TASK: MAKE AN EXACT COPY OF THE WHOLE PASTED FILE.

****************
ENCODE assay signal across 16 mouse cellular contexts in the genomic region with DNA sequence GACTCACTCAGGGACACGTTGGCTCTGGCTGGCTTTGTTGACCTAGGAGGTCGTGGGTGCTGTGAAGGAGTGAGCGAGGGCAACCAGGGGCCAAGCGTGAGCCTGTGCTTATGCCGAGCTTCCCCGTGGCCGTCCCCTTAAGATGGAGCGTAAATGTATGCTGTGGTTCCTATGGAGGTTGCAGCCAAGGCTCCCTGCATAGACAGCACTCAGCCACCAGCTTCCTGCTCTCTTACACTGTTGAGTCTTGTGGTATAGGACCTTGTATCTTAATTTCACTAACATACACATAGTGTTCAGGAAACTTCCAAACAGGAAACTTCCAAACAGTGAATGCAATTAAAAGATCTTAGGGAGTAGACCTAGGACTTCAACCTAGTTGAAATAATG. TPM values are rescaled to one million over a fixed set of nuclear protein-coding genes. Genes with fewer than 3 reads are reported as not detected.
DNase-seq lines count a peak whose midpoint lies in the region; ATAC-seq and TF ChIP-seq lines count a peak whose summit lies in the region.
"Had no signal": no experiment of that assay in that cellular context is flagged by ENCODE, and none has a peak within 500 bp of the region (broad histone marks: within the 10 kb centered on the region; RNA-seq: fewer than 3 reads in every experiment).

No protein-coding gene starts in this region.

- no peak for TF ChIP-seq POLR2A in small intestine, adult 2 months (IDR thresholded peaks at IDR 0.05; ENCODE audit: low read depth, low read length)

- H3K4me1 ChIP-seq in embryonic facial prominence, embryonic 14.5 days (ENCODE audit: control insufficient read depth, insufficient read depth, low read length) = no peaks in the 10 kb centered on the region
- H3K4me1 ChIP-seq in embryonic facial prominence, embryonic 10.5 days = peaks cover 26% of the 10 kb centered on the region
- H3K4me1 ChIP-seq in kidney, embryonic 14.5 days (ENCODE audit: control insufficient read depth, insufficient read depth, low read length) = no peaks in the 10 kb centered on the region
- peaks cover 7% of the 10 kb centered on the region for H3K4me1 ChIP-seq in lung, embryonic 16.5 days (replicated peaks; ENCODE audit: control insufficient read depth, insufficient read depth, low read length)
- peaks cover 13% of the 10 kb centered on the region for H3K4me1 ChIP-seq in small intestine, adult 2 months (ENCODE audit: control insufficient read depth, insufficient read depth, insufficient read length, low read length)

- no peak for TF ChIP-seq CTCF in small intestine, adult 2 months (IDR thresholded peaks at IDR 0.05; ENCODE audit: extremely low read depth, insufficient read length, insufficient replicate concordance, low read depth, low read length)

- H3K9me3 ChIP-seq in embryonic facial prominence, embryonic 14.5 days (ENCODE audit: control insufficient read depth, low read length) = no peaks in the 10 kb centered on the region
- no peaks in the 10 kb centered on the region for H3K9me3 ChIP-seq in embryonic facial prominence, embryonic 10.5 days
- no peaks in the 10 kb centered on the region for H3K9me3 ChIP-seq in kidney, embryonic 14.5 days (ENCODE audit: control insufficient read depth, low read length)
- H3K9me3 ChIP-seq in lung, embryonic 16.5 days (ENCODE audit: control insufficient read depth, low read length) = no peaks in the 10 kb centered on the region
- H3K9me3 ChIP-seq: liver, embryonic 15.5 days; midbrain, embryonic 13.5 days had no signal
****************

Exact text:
ENCODE assay signal across 16 mouse cellular contexts in the genomic region with DNA sequence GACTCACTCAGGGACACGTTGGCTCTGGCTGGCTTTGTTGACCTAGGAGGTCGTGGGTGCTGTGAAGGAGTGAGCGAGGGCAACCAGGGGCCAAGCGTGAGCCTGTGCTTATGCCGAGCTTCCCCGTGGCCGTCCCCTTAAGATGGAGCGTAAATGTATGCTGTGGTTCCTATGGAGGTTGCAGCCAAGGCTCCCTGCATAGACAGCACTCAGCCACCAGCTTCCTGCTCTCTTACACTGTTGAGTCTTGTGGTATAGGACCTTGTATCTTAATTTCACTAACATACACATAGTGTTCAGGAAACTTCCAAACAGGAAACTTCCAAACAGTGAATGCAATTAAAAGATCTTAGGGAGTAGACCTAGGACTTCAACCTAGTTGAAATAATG. TPM values are rescaled to one million over a fixed set of nuclear protein-coding genes. Genes with fewer than 3 reads are reported as not detected.
DNase-seq lines count a peak whose midpoint lies in the region; ATAC-seq and TF ChIP-seq lines count a peak whose summit lies in the region.
"Had no signal": no experiment of that assay in that cellular context is flagged by ENCODE, and none has a peak within 500 bp of the region (broad histone marks: within the 10 kb centered on the region; RNA-seq: fewer than 3 reads in every experiment).

No protein-coding gene starts in this region.

- no peak for TF ChIP-seq POLR2A in small intestine, adult 2 months (IDR thresholded peaks at IDR 0.05; ENCODE audit: low read depth, low read length)

- H3K4me1 ChIP-seq in embryonic facial prominence, embryonic 14.5 days (ENCODE audit: control insufficient read depth, insufficient read depth, low read length) = no peaks in the 10 kb centered on the region
- H3K4me1 ChIP-seq in embryonic facial prominence, embryonic 10.5 days = peaks cover 26% of the 10 kb centered on the region
- H3K4me1 ChIP-seq in kidney, embryonic 14.5 days (ENCODE audit: control insufficient read depth, insufficient read depth, low read length) = no peaks in the 10 kb centered on the region
- peaks cover 7% of the 10 kb centered on the region for H3K4me1 ChIP-seq in lung, embryonic 16.5 days (replicated peaks; ENCODE audit: control insufficient read depth, insufficient read depth, low read length)
- peaks cover 13% of the 10 kb centered on the region for H3K4me1 ChIP-seq in small intestine, adult 2 months (ENCODE audit: control insufficient read depth, insufficient read depth, insufficient read length, low read length)

- no peak for TF ChIP-seq CTCF in small intestine, adult 2 months (IDR thresholded peaks at IDR 0.05; ENCODE audit: extremely low read depth, insufficient read length, insufficient replicate concordance, low read depth, low read length)

- H3K9me3 ChIP-seq in embryonic facial prominence, embryonic 14.5 days (ENCODE audit: control insufficient read depth, low read length) = no peaks in the 10 kb centered on the region
- no peaks in the 10 kb centered on the region for H3K9me3 ChIP-seq in embryonic facial prominence, embryonic 10.5 days
- no peaks in the 10 kb centered on the region for H3K9me3 ChIP-seq in kidney, embryonic 14.5 days (ENCODE audit: control insufficient read depth, low read length)
- H3K9me3 ChIP-seq in lung, embryonic 16.5 days (ENCODE audit: control insufficient read depth, low read length) = no peaks in the 10 kb centered on the region
- H3K9me3 ChIP-seq: liver, embryonic 15.5 days; midbrain, embryonic 13.5 days had no signal